God does want to protect you, and will use your parents, your teachers, the school, the ministry, and even your peers to do that. But if you are determined to get yourself into trouble, God will let you do that! If you are determined to find ways around all the rules, boundaries and obstacles that are there to help you—if you’re determined to lie and deceive so you can do what you want, then there is a point when God will say, Fine. If that’s what you want, go ahead.
Many of you have parents who check on you. They may keep your computer out in the open, look at your browser history, read through your chats, and monitor your other online activity. This is a helpful safety net. But some of you don’t have that much supervision. And if you come to Armstrong College, you will have more freedom. The deans won’t read your texts and chats to make sure you aren’t communicating with people you shouldn’t or making off-color or inappropriate comments.
But of course, God does observe all your texts, chats and search histories, regardless of your age or circumstances. You are personally responsible before Him for the sites you visit, the movies you watch, who you talk with, what you say, what images you share with others. God sees it all and judges you by it.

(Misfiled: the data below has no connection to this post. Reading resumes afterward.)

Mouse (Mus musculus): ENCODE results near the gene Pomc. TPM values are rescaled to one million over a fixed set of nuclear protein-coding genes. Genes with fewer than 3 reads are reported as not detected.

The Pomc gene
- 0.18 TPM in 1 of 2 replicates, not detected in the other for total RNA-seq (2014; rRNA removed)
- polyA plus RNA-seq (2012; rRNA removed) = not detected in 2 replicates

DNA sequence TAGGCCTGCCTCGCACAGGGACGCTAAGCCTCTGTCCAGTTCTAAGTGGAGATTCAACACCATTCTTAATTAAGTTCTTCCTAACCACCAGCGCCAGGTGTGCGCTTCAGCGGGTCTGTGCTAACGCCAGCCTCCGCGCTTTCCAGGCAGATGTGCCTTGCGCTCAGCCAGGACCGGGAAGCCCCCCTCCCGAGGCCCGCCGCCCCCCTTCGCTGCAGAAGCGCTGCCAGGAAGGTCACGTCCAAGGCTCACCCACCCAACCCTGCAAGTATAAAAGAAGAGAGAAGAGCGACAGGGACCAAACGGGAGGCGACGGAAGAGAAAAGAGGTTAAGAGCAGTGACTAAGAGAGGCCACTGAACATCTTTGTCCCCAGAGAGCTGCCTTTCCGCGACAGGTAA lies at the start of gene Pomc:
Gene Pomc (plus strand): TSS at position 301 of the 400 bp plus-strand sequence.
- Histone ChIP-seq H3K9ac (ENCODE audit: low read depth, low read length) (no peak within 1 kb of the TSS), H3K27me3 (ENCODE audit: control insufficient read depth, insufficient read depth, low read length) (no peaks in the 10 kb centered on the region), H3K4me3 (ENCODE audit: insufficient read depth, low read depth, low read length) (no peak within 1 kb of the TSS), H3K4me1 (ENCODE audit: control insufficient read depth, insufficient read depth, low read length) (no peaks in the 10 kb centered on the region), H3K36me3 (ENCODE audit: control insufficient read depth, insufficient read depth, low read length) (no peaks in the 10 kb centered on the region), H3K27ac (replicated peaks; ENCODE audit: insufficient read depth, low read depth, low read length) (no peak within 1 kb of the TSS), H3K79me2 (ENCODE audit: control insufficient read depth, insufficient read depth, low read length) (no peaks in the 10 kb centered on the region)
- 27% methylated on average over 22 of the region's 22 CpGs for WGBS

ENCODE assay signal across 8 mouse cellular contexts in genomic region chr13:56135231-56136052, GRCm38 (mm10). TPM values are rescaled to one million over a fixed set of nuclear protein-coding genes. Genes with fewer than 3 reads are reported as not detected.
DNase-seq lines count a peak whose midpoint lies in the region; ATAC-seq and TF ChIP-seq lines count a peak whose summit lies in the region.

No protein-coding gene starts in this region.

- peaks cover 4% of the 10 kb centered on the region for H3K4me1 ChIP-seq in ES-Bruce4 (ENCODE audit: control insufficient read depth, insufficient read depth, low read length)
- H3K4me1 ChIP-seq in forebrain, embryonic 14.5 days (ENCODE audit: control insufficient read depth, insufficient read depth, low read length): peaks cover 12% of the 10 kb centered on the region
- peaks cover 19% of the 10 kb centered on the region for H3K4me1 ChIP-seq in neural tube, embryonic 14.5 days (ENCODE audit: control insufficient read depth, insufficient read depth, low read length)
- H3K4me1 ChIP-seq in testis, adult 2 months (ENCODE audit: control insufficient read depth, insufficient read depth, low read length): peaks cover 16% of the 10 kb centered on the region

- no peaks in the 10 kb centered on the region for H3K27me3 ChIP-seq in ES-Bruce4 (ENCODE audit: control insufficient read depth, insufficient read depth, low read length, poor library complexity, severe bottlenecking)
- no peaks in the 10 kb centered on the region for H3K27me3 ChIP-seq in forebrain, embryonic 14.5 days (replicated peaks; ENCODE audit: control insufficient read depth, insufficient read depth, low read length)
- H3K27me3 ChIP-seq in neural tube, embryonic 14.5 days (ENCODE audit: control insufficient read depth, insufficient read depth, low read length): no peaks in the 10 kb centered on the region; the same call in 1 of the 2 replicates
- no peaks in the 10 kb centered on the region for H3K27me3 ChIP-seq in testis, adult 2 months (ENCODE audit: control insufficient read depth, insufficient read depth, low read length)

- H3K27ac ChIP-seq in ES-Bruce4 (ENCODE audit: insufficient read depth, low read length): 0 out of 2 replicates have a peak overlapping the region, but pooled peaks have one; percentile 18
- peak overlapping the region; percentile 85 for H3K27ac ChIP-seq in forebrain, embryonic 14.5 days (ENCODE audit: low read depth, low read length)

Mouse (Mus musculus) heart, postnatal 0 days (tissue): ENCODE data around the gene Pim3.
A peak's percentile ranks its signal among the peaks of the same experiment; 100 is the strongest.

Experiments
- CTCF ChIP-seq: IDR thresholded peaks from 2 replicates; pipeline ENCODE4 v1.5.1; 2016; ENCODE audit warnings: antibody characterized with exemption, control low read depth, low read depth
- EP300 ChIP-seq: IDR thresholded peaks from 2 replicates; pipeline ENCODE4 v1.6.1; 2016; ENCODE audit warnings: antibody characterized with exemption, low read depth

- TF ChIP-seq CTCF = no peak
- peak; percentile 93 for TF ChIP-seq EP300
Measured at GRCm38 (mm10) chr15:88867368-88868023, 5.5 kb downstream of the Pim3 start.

Let’s look at a few areas of technology you should examine and deleaven where needed.
Texting and Chatting
Think about this statement from Jesus Christ: “Either make the tree good, and his fruit good; or else make the tree corrupt, and his fruit corrupt: for the tree is known by his fruit. O generation of vipers, how can ye, being evil, speak good things? for out of the abundance of the heart the mouth speaketh” (Matthew 12:33-34).
What is in your heart? Whatever it is, it will come out in your words and actions, and God will judge you for it, good and bad. We will all have to give an account for “every idle word” (verse 36).
In the age of texting, Snapchat, TikTok and other social media, “idle words” are easy to come by, and they spread like wildfire. Texting and chatting of itself is not necessarily wrong, but it easily leads to problems. I believe it is a bad idea for teenagers. I generally think even singles should avoid it, especially with people of the opposite sex.
Sending or receiving a text triggers your brain to release dopamine, which creates a pleasant sensation, a feeling of reward. You tend to crave more of those dopamine hits, so texting quickly becomes addictive.
Many people try to “multitask” by texting and chatting while doing homework or other activities. But multitasking is just another word for doing distracted, subpar work.
If you text and chat, examine the time you might be wasting. And closely examine the content of your messages: What are you texting about? Chats might be innocuous, but they can also be silly and worthless. And chats often include pictures, memes and gifs that lead to more time-wasting Internet-surfing for the next hilarious meme to share. Beyond that, it is so easy for this to devolve into inappropriate exchanges: insults, complaining, obnoxious opinions, worldly language, off-color pop-culture references, innuendos, raunchy jokes, sexually suggestive comments, flirting.